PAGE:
October 6, 2017
$7 Million for Crucial Ecological Restoration and Resiliency in Broad Channel
NEW YORK—Mayor Bill de Blasio today announced an allocation of $7 million for the restoration of Sunset Cove in Broad Channel, Queens. The $14 million project is an important ecological restoration that will help protect the community from floodwaters and improve the health of Jamaica Bay. The project will remove contaminated fill, provide access to the park, and create a resilient shorefront that restores native habitat for fish, birds and wildlife, and will restore critical tidal wetlands in Jamaica Bay. Deputy Mayor Alicia Glen, NYC Parks Commissioner Mitchell J. Silver, FAICP, and Chief Resilience Officer Daniel Zarrilli joined residents and officials in Broad Channel to mark the announcement.
“We are hard at work building a more fair and resilient city,” said Mayor Bill de Blasio. “Not only will the residents of Broad Channel have better protection from storm surges, but they will also have a reinvigorated ecosystem and better access to their park. The City looks forward to working closely with our partners to get shovels in the ground next year.”
Work will include the restoration of five acres of salt marsh and seven acres of coastal woodland; removal of contaminated fill across the site and replacement with clean sand; and the installation of a pedestrian pathway along a perimeter berm which will provide both access and storm protection. The design for Sunset Cove was completed in May 2016. Following the design, the project received bids that were nearly double the available budget, effectively stalling progress. Thanks to the new allocation from Mayor de Blasio, the project will be able to move forward immediately. Construction is expected to begin in spring 2018 and completed in 2019.
As it focuses on both NYC Parks and National Park Service property, the restoration project will strengthen partnerships between City and Federal partners. In addition, the Jamaica Bay Ecowatchers will contribute to marsh-planning efforts with support from the American Littoral Society.
The mayoral funding matches an existing $7 million for the restoration of Sunset Cove from a Department of Interior – National Fish and Wildlife Foundation Grant and DEC Mitigation funding.
“NYC Parks’ public waterfront is our city’s first line of defense against climate change. Thanks to the new funding, and the tireless efforts of community groups like the Jamaica Bay Ecowatchers, we will strengthen this crucial piece of shoreline, and help protect Broad Channel from the effects of future floods and storm surges,” said Parks Commissioner Mitchell J. Silver, FAICP.
“In the time since Hurricane Sandy demonstrated our vulnerabilities to the growing risks of coastal storms, sea level rise, and climate change, New York City has continued to implement a comprehensive $20 billion resiliency program,” said Chief Resilience Officer Daniel Zarrilli. “Part of that program involves expansion of coastal protection and enhancements to the ecology of Jamaica Bay, one of our greatest natural resources. Today’s announcement in Sunset Cove represents a critical step to completing both ecological restoration and coastal resiliency that the City and its partners are taking to make Broad Channel safer and more prepared for the growing risks of climate change.”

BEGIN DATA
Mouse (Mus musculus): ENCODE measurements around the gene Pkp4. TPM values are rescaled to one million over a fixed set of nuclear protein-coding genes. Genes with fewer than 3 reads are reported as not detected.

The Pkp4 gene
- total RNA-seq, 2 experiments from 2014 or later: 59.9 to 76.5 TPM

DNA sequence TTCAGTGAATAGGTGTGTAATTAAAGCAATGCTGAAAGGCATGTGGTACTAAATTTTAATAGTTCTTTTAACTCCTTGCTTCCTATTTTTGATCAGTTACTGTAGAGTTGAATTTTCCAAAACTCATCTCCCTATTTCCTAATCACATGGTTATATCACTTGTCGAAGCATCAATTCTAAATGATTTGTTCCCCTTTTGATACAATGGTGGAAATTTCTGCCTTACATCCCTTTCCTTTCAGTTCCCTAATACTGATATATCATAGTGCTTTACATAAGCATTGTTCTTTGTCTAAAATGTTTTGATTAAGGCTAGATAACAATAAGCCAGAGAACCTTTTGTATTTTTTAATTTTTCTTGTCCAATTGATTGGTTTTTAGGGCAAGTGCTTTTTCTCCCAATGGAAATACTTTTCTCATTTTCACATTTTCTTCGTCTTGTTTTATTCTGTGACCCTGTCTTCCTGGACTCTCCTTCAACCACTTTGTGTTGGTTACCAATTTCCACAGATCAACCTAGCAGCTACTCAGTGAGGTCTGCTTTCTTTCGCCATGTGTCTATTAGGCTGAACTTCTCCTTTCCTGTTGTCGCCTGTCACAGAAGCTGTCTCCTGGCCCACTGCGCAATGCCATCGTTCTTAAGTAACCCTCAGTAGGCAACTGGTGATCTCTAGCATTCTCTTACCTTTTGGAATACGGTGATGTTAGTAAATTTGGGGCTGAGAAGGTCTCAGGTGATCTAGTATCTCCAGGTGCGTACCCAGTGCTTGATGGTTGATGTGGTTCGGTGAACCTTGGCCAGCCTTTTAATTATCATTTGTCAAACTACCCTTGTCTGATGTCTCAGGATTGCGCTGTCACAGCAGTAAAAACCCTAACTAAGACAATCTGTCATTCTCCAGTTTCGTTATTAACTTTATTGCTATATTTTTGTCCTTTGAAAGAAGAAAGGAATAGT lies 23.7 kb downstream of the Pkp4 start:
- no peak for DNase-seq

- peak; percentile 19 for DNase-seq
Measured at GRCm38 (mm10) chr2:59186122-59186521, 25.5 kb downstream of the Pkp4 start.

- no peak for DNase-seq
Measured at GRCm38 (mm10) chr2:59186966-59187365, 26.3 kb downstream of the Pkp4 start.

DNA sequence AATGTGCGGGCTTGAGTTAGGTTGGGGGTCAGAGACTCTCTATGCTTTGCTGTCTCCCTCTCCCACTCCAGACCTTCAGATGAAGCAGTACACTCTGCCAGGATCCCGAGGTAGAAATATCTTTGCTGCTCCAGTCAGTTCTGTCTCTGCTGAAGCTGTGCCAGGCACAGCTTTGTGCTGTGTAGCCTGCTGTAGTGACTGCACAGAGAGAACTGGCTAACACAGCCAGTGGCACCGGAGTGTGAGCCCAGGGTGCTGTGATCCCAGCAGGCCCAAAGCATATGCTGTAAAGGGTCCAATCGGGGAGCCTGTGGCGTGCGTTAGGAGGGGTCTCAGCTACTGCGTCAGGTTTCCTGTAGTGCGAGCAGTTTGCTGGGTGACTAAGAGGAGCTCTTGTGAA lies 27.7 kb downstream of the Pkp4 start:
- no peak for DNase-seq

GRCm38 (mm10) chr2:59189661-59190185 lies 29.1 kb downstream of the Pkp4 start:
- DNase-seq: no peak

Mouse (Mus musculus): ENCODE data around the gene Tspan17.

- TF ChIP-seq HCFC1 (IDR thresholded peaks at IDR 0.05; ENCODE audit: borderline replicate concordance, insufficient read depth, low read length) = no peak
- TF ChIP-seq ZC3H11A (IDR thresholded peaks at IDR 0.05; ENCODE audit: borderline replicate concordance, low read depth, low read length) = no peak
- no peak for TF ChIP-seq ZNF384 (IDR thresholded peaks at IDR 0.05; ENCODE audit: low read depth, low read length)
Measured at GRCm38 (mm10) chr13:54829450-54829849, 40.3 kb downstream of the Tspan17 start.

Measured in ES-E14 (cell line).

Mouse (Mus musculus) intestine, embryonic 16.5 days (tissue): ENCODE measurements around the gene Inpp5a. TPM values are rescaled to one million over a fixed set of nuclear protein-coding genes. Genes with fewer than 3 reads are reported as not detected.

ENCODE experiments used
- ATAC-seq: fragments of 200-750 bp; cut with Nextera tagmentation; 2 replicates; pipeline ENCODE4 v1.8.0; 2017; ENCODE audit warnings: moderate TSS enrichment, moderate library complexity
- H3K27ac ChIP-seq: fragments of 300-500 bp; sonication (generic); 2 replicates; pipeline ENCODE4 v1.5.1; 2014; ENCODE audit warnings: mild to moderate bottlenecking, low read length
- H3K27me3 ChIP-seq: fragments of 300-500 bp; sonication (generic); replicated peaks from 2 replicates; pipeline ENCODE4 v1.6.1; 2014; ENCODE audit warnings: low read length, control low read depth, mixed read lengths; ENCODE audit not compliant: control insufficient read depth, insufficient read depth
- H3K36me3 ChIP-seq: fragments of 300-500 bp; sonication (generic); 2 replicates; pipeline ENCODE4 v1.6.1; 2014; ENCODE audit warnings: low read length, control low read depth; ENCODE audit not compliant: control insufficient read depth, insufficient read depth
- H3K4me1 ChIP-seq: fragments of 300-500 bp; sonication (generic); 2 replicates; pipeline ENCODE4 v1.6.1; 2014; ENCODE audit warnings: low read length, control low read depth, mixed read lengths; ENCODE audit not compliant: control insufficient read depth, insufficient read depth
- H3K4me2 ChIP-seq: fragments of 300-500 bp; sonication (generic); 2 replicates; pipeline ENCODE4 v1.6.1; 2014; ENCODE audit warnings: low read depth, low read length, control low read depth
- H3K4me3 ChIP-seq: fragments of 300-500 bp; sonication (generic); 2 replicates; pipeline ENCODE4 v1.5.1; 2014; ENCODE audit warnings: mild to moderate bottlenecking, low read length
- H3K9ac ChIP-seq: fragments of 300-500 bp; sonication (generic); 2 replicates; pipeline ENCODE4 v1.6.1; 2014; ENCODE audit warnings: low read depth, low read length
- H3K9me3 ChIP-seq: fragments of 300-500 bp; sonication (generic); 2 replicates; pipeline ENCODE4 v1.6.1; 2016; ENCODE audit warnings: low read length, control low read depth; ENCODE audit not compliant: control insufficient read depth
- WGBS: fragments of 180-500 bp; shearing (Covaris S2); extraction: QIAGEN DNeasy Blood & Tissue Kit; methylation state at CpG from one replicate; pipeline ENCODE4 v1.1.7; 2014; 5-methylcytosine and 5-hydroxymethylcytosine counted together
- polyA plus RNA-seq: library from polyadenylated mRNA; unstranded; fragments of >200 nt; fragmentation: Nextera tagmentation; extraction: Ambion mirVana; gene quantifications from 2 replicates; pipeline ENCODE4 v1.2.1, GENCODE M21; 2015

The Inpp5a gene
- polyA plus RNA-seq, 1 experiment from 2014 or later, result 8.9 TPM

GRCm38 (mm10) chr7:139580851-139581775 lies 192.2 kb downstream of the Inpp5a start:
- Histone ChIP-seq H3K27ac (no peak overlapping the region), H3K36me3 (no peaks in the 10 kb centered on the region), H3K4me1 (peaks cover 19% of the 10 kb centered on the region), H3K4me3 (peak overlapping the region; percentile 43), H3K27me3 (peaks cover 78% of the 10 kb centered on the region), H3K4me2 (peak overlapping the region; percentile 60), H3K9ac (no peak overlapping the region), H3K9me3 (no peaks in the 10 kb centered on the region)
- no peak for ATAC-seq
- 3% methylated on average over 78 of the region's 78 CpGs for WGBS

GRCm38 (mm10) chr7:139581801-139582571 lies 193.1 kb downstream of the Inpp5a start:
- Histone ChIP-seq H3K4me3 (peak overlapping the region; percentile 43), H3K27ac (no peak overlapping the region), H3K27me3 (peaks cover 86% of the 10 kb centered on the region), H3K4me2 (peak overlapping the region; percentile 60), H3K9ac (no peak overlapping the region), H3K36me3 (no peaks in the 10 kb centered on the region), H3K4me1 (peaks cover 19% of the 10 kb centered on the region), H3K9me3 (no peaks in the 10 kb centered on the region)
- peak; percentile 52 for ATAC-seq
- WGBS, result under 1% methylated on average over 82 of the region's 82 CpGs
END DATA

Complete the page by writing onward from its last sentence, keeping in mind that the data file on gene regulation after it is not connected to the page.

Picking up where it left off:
"The National Park Service is proud to partner with NYC on this project. NYC Parks has a proven track record of successful waterfront projects and community engagement," said Jen Nersesian, Superintendent, Gateway National Recreation Area. "We are pleased to see that City has leveraged the $5.8 million of Department of Interior funding to restore ecological function and public access to Sunset Cove."
“The restoration of Sunset Cove will certainly be a boon to the wildlife that make Jamaica Bay home, but it will also benefit the families of Broad Channel by protecting them against flooding along the shorefront and in the wetlands. These substantial investments are a reflection of New York’s commitment to think creatively and act boldly to address climate change and mitigate its impacts. Thanks to Mayor de Blasio’s allocation, full funding for Phase 1 is now secured, and work can now proceed on this critical restoration and resiliency project. This is great news for all who are care deeply about the long-term resilience of Jamaica Bay, for all who are passionate about environmental conservation, for all who are dedicated to the ecological education of our children,” said Queens Borough President Melinda Katz.
"I am thankful that city funding will allow the Sunset Cove project in Broad Channel to proceed. Any opportunity taken to improve an area ravaged by Superstorm Sandy, in which the project has a direct benefit to the people and the environment, is a positive step forward,” said State Senator Joseph P. Addabbo Jr.
“Sunset Cove is such an incredible victory for this community, and I’m honored to have helped facilitate the process to where construction is set to begin next year. There’s a balance, a true relationship, between the people of Jamaica Bay and the Bay itself. This community resource will not only show off the natural beauty of our water and its ecosystem, but will create the next generation of environmentalists to preserve and protect it. Thanks to everyone who’s been working so hard to make the Cove a reality,” said Assembly Member Stacey Pheffer Amato.
"I am pleased that the City is investing money for the restoration of Sunset Cove. Sunset Cove overlooks the shorefront and has great potential for both the residents and visitors of Broad Channel," said Council Member Eric A. Ulrich. "This project will remove contaminated fill, provide much-needed access to the park, and restore the natural habitat for fish, birds and wildlife. It will be a great addition for our community once it is completed."